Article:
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Europe regulators called on to end mobile network, VoIP traffic bandwidth dispute

European regulators are set to challenge how mobile operators prioritise its traditional mobile calling traffic over voice-over-IP traffic.
Written by Zack Whittaker, Contributor

Companies that provide voice-over-IP services, like Microsoft and Google, are calling on European Commission officials and telecoms regulators to penalise landline operators that relegate voice traffic.

European ministers urged the Commission to regulate telecoms operators who prioritise bandwidth, giving rise to 'net neutrality' rules, to prevent favouritism to certain kinds of bandwidth.

(Source: Flickr)

A report by VON Europe, whose members include both the new owners of Skype, Microsoft, as well as search giant Google, said that Vodafone restricts access to web-based calls on certain tariffs. Others, including Dutch telecoms network KPN and France Telecom's Orange, do not allow voice-over-IP traffic at all.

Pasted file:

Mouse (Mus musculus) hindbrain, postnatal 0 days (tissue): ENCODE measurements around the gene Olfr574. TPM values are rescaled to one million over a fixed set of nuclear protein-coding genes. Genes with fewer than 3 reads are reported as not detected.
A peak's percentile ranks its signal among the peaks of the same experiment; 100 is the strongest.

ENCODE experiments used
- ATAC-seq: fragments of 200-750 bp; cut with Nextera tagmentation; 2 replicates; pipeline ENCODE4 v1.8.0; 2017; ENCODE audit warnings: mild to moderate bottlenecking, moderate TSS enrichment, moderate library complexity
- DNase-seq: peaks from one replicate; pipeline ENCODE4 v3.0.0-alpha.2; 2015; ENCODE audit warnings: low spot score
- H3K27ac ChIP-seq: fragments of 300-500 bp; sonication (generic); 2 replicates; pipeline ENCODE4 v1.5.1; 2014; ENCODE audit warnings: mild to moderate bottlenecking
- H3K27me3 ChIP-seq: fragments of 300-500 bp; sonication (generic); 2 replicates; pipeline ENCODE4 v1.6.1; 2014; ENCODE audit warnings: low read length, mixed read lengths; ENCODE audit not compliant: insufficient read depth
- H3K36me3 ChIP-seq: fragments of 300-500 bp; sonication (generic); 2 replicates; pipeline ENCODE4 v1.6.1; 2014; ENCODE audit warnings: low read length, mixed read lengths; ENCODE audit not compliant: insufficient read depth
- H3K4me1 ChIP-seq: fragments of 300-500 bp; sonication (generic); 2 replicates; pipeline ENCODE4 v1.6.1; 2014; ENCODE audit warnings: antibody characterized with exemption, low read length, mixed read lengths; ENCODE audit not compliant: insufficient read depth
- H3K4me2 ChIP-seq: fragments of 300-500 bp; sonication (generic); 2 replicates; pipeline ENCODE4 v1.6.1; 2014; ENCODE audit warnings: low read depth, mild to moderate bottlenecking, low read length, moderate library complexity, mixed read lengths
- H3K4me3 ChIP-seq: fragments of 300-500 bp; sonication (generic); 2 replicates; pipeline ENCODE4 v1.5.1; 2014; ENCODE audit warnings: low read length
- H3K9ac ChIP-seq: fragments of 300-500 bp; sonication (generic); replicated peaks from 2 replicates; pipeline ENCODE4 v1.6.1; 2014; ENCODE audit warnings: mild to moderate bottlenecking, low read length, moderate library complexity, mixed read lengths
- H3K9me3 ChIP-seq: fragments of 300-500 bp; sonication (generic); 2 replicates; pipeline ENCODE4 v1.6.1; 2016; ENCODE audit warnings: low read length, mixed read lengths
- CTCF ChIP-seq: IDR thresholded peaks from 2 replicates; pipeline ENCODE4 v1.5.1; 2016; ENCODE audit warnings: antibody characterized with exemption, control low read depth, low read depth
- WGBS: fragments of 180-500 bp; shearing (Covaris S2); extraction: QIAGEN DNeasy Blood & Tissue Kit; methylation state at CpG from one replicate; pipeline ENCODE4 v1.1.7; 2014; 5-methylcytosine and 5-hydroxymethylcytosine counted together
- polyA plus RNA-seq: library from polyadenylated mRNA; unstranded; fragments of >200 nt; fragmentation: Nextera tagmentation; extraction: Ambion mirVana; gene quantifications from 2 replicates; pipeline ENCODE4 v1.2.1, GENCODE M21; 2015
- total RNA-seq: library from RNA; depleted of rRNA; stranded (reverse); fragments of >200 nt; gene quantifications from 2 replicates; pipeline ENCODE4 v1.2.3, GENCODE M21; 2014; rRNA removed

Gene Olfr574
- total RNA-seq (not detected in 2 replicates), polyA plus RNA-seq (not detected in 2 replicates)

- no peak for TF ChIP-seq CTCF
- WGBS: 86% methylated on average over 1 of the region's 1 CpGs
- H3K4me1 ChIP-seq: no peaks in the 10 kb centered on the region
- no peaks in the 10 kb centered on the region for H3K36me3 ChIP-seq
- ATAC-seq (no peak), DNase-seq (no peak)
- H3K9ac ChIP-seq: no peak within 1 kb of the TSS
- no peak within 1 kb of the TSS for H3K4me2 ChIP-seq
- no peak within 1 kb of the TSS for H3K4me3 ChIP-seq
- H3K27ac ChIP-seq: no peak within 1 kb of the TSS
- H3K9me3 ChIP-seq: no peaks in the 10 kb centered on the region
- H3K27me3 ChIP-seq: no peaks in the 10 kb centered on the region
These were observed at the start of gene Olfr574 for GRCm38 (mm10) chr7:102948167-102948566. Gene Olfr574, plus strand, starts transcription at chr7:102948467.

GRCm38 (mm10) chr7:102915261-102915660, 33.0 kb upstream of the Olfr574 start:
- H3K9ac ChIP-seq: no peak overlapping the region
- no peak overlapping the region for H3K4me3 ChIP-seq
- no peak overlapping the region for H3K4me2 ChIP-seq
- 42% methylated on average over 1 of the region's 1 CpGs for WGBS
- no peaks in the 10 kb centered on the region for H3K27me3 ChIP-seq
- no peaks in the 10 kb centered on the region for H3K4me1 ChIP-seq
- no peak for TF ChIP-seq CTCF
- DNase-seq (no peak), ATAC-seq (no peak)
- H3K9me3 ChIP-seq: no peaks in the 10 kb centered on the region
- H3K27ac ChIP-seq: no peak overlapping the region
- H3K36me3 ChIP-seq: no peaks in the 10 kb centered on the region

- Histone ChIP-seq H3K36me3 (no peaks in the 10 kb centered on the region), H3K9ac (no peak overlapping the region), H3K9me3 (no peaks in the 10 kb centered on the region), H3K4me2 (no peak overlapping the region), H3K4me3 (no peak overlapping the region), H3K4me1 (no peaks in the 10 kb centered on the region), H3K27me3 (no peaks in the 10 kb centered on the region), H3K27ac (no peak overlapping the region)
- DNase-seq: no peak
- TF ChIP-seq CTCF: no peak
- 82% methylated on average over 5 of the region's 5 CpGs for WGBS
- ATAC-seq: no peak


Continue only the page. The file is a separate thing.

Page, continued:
Other examples include French network SFR, which sells "unlimited" web access tariffs for iPad users, but bans peer-to-peer networking and voice-over-IP calling.

In the UK, T-Mobile and Vodafone do not allow voice-over-IP traffic on their mobile Internet packages.

The European regulator BEREC, and the European Commission were urged by ministers to ensure that mobile network companies do not infringe on net neutrality, and that all traffic is treated equally.

While mobile networks would ideally want its end-users to contact others using its own infrastructure, data-based technology is seen by mobile operators as undercutting their service.

Many UK and European networks still offer 'unlimited' mobile Internet access, for which voice-over-IP technology relies on, provided that their respective fair-use policies are not violated. Combined with free voice-over-IP services like Skype, it is entirely possible to not rack up any charges or costs at all when calling other voice-over-IP enabled devices.

Microsoft, who recently acquired Skype for $8.5 billion, said that it is either blocked or 'overpriced' by mobile operators that see its voice-over-IP consumer technology as a threat to its business.


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